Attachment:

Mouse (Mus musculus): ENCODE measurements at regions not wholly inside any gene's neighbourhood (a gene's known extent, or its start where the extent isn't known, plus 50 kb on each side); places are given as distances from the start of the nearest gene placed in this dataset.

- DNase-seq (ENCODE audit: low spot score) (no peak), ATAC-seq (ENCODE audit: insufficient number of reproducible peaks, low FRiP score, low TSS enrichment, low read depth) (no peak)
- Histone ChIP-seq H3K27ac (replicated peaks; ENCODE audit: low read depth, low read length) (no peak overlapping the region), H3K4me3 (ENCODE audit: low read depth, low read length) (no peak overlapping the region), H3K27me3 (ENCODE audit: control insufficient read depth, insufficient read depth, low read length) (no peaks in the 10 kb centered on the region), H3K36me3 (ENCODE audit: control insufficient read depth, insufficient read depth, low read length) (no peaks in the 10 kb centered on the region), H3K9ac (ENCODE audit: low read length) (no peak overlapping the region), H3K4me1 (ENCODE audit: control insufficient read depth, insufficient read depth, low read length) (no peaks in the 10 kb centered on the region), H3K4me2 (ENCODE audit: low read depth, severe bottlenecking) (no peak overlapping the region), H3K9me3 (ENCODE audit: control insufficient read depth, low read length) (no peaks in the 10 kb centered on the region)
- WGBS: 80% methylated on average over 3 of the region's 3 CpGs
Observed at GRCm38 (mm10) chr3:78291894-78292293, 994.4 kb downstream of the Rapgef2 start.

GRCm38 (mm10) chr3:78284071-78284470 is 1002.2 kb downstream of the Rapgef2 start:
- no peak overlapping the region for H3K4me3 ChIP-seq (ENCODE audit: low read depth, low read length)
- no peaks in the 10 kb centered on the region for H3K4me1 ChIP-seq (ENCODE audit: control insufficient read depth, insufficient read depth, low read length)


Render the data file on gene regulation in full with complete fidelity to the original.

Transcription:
Mouse (Mus musculus): ENCODE measurements at regions not wholly inside any gene's neighbourhood (a gene's known extent, or its start where the extent isn't known, plus 50 kb on each side); places are given as distances from the start of the nearest gene placed in this dataset.

- DNase-seq (ENCODE audit: low spot score) (no peak), ATAC-seq (ENCODE audit: insufficient number of reproducible peaks, low FRiP score, low TSS enrichment, low read depth) (no peak)
- Histone ChIP-seq H3K27ac (replicated peaks; ENCODE audit: low read depth, low read length) (no peak overlapping the region), H3K4me3 (ENCODE audit: low read depth, low read length) (no peak overlapping the region), H3K27me3 (ENCODE audit: control insufficient read depth, insufficient read depth, low read length) (no peaks in the 10 kb centered on the region), H3K36me3 (ENCODE audit: control insufficient read depth, insufficient read depth, low read length) (no peaks in the 10 kb centered on the region), H3K9ac (ENCODE audit: low read length) (no peak overlapping the region), H3K4me1 (ENCODE audit: control insufficient read depth, insufficient read depth, low read length) (no peaks in the 10 kb centered on the region), H3K4me2 (ENCODE audit: low read depth, severe bottlenecking) (no peak overlapping the region), H3K9me3 (ENCODE audit: control insufficient read depth, low read length) (no peaks in the 10 kb centered on the region)
- WGBS: 80% methylated on average over 3 of the region's 3 CpGs
Observed at GRCm38 (mm10) chr3:78291894-78292293, 994.4 kb downstream of the Rapgef2 start.

GRCm38 (mm10) chr3:78284071-78284470 is 1002.2 kb downstream of the Rapgef2 start:
- no peak overlapping the region for H3K4me3 ChIP-seq (ENCODE audit: low read depth, low read length)
- no peaks in the 10 kb centered on the region for H3K4me1 ChIP-seq (ENCODE audit: control insufficient read depth, insufficient read depth, low read length)